And so we come to another of Lanzmann’s surprising choices: the decision to include interspersed stills of paintings and drawings done by artists interned at Terezín. Shadowy bodies huddled together in lines, skeletons dragging skeletons in a wagon — these are presented without comment. What do these images do? In a way, they fill the space between Murmelstein’s testimony and Lanzmann’s bare scenes. Our fickle senses, our unprepared brains can’t fathom what Murmelstein is telling us, Lanzmann suggests, but these artists have built a bridge from the impossible to the possible. Despite the filmmaker’s preference for the makeshift witness stand as the best path to truth, here only art, whose representations of the past can be so treacherous, come close to comprehending both the suffering of Terezín’s prisoners and Murmelstein’s unthinkable position. The artists, condemned to death, might have anticipated a future where their work was a reply to silence, the namelessness that we see in the ruined, present-day Terezín landscapes. Echoing this sentiment, in another scene Lanzmann stands in Prague’s Pinkas synagogue. The camera moves over walls printed with the names of Holocaust victims. At first, the camera’s focus and the crowd of letters don’t allow us to make out a single name, although we can see that some names are printed in red. “Names … pressed up against each other,” Lanzmann says. “We’re close to illegibility” — the camera focuses sharply — “… but some names stand out.”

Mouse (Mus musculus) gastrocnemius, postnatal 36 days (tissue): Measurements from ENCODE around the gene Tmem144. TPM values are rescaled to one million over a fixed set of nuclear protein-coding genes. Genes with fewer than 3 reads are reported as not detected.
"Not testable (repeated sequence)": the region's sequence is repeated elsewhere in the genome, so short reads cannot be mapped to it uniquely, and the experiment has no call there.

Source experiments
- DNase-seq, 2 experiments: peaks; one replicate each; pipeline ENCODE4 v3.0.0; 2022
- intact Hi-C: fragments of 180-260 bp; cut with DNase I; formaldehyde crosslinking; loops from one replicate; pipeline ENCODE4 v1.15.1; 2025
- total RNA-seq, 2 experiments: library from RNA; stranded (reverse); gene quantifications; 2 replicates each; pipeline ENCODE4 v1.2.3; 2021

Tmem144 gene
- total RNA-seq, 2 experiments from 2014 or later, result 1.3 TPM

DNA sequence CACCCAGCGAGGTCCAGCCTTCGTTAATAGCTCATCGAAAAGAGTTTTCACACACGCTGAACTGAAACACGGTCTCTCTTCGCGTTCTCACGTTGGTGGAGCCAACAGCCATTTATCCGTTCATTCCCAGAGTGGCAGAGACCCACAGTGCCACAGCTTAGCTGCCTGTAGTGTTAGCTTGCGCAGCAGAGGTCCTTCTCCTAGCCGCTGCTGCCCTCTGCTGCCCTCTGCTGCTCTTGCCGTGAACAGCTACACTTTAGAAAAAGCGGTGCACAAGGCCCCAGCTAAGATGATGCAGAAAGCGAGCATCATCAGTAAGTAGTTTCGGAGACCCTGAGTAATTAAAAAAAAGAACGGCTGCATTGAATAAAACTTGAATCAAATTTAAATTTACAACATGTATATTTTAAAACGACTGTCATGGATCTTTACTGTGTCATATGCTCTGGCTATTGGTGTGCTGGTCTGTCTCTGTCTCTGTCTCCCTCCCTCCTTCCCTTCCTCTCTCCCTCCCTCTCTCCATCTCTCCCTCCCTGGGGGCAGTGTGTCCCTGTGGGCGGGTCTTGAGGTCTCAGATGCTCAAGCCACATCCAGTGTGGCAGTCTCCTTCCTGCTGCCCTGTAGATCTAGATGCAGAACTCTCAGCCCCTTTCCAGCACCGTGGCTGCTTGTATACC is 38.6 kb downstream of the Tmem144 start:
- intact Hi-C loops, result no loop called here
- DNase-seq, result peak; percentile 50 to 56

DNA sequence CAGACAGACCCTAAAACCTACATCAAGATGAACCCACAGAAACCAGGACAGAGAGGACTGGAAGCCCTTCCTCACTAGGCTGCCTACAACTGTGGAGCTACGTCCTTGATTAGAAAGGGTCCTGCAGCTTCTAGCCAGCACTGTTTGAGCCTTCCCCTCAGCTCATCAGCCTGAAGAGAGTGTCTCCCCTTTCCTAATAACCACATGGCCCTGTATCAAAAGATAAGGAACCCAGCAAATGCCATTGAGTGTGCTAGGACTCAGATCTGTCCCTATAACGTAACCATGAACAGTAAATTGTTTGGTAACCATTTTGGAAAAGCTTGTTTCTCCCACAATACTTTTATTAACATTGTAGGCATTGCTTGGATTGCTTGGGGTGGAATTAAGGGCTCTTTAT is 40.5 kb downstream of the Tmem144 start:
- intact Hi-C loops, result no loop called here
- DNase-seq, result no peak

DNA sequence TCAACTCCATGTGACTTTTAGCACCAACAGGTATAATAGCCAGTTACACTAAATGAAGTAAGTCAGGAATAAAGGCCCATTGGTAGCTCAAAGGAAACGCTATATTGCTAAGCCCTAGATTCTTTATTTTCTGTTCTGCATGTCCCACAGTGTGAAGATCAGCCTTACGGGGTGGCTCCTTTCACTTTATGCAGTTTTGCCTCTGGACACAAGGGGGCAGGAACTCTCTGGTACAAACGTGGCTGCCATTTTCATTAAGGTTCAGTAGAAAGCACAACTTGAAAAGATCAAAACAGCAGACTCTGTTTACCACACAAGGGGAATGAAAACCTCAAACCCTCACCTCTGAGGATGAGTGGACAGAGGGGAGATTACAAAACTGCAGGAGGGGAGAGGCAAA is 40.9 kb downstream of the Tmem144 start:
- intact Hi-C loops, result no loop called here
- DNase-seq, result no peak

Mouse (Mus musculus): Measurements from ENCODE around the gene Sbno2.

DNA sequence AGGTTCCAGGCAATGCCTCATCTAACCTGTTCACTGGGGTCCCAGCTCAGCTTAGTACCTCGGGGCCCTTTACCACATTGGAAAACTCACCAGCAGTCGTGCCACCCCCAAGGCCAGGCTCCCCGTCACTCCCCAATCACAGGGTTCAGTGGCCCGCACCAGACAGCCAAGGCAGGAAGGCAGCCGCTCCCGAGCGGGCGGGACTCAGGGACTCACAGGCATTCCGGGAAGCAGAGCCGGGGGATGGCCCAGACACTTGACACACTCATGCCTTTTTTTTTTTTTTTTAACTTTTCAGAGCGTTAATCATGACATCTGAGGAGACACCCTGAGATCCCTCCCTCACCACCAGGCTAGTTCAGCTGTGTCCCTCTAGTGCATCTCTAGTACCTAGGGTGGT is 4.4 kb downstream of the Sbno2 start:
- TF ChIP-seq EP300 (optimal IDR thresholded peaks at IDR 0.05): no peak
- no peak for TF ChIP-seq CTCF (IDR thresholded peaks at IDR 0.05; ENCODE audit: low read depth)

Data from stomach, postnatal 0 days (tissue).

The decision to finish a film about Murmelstein without Murmelstein is also an insurance against silence, apprehensive of the not-so-distant time when there will be no more first-hand witnesses. In the older Lanzmann’s stark, slow scenes, we instantly miss the confidence and strange intimacies of the interviews: the dark-haired Lanzmann in sunglasses and tie, extending his hand to aid Murmelstein as they walk down a flight of outdoor steps in Rome, Murmelstein shooing the hand away. There we could see the concern of a younger man for an older one, the frankness and momentary trust invited by that concern. By putting himself in these empty, ruined landscapes, the 87-year-old filmmaker seems to ask: now that “the last” of a kind of witness is gone, when will we tell this story again? Who will put a hand out to steady us as we start down a dark staircase into the most private horrors? Who will push us through the hardest moments, let the camera zoom in on our perspiring foreheads, not allowing us a moment of cliché? Who will invite our trust in the same way?